Thursday, September 5, 2013

Listening to Classical Music: A Moral Imperative?

I'm still too busy to post much, but I thought this provocative essay by a composer who's also on the theology factulty at Wyoming Catholic College was worth sharing.

If one knows that Palestrina or Bach or Handel or Mozart or Beethoven wrote superior music, then choosing consistently to listen to less excellent music would be a moral fault. It could even be a mortal sin . . . for example, listening for pleasure to songs about sexual perversion or [to] Satanic heavy metal would be mortally sinful. However, since we must strive to flee even venial sins lest they prepare the way for mortal sin, it is always better to assume that today’s popular music, produced mostly by hedonists who are generally singing about sins, is a slippery slope leading to some kind of intellectual pollution and consent.

. . . . For a person attracted by the goodness inherent in art, there can be no divide between entertainment and profundity or worthiness. We should only want to listen to that which is beautiful; to settle consciously for something less is a lessening of our humanity, of our rationality. It would be like saying that only a church needs to be holy, while a home can be profane. No, the home itself must be made holy, it must be a “domestic church,” a sort of monastic enclosure for the bringing up of saints. The divide between entertainment and fine art is a form of dualism. . . we should elevate our souls to the point where what is intrinsically best or most beautiful is what gives us the greatest pleasure and restfulness. In other words, we should aim at a condition where anything we choose to do—whether for relaxation, leisure, or work—is equally noble, excellent, and praiseworthy. When I am in a serious mood, I should sing, play, or listen to Bach or any other great composer; when I am in a light mood or in need of relaxation, I should also sing, play, or listen to Bach or any other great composer.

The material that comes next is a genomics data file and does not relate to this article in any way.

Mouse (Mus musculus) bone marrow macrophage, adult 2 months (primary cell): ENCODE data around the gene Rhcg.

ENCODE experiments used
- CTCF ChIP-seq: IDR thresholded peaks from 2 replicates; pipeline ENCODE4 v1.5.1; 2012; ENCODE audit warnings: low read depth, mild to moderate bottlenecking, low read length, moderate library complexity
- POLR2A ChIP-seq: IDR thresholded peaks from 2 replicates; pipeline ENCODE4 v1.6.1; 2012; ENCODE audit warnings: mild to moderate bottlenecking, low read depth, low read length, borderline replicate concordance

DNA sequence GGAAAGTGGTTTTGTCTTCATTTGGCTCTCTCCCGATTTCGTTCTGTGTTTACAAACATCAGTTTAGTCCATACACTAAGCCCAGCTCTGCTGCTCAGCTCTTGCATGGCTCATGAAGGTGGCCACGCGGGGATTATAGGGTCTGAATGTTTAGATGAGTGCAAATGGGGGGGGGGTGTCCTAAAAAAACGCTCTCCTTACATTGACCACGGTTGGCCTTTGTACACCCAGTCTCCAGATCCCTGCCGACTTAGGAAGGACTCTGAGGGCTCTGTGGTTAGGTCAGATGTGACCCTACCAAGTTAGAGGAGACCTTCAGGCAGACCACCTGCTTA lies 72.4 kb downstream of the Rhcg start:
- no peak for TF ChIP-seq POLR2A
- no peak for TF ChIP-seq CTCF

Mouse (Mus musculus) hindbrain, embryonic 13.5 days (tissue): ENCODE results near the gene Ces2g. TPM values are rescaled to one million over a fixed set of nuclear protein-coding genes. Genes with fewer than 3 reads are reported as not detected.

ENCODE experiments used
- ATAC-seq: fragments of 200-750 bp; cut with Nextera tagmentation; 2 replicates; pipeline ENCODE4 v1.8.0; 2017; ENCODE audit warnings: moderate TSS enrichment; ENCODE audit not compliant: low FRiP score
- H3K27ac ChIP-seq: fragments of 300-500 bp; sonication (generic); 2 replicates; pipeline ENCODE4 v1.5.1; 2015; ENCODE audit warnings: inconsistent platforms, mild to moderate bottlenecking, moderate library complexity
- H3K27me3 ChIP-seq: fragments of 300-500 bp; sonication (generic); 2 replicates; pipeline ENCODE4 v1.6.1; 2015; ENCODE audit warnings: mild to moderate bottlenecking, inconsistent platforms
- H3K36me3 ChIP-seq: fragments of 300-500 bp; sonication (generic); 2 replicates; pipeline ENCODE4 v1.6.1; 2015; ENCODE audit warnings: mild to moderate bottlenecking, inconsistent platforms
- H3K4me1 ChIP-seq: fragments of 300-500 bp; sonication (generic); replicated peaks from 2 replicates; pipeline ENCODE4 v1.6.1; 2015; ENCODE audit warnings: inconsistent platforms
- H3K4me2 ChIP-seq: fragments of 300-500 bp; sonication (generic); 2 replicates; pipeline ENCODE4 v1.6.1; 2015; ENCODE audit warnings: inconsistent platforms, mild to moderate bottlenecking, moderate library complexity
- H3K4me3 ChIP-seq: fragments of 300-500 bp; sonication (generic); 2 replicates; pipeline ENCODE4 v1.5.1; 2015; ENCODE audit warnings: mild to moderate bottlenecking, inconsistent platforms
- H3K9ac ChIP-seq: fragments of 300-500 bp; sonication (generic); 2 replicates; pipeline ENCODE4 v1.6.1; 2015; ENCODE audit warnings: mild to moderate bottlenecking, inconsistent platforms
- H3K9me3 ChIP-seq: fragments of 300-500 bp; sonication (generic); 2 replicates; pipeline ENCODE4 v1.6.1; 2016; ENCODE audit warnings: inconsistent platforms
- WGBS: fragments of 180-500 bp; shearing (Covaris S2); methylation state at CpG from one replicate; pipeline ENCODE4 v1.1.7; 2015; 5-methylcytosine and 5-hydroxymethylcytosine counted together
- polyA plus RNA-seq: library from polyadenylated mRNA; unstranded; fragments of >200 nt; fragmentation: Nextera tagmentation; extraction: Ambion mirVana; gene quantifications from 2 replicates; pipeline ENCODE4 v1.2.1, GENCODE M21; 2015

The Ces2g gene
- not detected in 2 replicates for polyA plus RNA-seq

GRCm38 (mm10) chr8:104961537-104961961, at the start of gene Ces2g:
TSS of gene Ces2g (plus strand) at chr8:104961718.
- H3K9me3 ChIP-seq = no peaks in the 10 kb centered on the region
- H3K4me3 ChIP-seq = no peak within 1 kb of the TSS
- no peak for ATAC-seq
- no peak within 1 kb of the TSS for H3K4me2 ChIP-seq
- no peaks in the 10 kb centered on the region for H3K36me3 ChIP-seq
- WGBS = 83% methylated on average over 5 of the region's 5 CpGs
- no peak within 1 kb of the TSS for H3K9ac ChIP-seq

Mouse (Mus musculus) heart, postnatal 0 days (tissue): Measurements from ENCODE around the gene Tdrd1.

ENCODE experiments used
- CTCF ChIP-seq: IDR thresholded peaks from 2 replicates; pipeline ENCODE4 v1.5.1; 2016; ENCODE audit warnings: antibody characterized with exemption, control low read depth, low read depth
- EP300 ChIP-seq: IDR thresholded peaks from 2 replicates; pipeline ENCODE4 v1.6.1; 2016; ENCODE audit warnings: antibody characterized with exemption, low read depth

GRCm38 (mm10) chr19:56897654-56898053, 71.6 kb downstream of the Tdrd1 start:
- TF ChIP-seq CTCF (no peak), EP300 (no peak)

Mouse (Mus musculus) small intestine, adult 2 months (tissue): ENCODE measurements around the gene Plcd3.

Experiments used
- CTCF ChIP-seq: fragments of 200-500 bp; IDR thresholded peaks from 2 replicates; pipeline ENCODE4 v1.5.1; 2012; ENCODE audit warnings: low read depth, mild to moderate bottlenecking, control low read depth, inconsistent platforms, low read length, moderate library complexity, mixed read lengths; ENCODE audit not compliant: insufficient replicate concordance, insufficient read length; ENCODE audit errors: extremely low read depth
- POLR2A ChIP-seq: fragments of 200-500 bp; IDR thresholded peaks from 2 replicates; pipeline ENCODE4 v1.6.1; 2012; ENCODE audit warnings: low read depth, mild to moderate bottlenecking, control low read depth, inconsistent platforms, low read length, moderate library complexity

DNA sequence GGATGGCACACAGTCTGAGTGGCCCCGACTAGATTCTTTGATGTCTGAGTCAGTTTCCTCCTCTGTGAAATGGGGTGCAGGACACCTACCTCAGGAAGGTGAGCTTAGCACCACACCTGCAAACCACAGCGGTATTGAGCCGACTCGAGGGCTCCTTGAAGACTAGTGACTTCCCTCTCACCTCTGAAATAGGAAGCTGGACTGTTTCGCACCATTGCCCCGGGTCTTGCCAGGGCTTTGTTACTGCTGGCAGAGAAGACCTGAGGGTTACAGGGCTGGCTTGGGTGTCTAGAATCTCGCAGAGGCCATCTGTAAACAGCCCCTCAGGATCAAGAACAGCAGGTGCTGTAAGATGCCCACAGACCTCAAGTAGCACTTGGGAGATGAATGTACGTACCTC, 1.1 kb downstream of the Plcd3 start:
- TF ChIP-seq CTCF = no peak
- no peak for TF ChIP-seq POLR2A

While I would defend with my dying breath the superiority of anything Beethoven ever wrote to practically anything else created across genres in the history of humanity, I'm not sure I agree with Kwasniewski. He works from the assumption that the classics of the western art-music canon are morally superior to other music (or "musics," as we say in the embarrassingly-desperate-to-be-hip world of musicology), but his definition of that which is musically "intrinsically best or most beautiful" is, at best, a tautology.
In the realm of Kwasniewski's aesthetics, could John Coltrane and John Cage be elevated into the moral pantheon along with Beethoven and Bach? And what about John Prine? They would be in mine. Kwasniewski anathematizes the musics that stir up ache and longing, but what does he say to the musics that assuage them, like this?


MrsDarwin said...

This seems akin to saying there's only one way that music can be good. Sometimes you want the intricacy of Mozart, sometimes you want to sing the blues. The giveaway line is "today's popular music, produced mostly by hedonists who are generally singing about sins" -- as if all modern music is written by the same kind of person (or in the same kind of style, or about the same subjects), or that the composers of the classical and romantic era always led exemplary lives.